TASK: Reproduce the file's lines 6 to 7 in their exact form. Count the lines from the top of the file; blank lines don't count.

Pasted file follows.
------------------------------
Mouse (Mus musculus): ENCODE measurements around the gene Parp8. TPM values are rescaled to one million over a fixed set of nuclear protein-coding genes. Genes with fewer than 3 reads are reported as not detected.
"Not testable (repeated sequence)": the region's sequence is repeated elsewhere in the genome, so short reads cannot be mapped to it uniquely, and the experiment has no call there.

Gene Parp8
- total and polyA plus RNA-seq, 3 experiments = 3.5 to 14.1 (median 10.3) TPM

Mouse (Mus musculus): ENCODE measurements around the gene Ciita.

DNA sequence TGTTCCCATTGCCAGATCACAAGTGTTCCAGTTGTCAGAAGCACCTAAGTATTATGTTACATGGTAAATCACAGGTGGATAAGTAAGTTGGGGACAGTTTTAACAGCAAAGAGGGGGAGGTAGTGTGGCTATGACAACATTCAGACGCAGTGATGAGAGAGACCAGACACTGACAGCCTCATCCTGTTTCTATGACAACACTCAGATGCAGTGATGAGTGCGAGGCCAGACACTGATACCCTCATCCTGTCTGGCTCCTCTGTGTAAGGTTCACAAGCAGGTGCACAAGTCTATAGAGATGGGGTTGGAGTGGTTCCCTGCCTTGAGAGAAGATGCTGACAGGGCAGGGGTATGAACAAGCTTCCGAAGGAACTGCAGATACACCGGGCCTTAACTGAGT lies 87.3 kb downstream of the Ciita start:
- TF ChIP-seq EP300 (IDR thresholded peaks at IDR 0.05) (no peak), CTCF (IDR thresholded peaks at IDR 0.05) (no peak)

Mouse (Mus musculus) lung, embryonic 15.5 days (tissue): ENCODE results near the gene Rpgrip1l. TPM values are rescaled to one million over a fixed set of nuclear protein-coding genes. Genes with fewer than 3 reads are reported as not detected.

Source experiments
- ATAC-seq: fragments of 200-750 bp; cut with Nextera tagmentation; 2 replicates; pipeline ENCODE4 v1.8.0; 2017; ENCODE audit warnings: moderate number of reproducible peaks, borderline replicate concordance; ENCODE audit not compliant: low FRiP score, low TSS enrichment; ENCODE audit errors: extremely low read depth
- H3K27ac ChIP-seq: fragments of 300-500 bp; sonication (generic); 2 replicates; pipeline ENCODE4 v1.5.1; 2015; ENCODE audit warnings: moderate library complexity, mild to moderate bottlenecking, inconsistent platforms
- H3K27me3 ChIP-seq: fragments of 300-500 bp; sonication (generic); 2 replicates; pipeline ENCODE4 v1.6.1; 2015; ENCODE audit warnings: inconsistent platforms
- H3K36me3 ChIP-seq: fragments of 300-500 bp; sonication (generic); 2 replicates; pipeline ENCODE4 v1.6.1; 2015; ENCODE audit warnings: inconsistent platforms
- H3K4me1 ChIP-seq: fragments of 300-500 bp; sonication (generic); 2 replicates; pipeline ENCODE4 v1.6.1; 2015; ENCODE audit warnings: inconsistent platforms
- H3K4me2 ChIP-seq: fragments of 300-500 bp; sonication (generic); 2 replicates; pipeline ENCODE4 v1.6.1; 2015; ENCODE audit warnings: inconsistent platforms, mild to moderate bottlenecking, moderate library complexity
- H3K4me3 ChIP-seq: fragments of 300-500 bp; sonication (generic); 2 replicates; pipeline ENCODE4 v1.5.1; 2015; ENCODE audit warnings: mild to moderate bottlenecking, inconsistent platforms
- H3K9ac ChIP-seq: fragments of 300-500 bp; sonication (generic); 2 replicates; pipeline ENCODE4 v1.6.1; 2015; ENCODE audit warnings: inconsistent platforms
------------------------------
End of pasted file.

DNA sequence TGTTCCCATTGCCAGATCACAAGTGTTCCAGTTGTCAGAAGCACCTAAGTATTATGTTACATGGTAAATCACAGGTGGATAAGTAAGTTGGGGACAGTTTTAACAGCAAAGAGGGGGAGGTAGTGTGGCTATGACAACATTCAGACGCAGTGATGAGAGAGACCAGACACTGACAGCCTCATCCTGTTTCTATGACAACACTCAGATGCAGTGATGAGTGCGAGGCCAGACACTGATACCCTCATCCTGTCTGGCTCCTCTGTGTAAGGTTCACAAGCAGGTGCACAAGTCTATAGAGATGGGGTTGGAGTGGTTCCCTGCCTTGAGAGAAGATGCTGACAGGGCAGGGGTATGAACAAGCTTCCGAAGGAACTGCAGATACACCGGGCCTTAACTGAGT lies 87.3 kb downstream of the Ciita start:
- TF ChIP-seq EP300 (IDR thresholded peaks at IDR 0.05) (no peak), CTCF (IDR thresholded peaks at IDR 0.05) (no peak)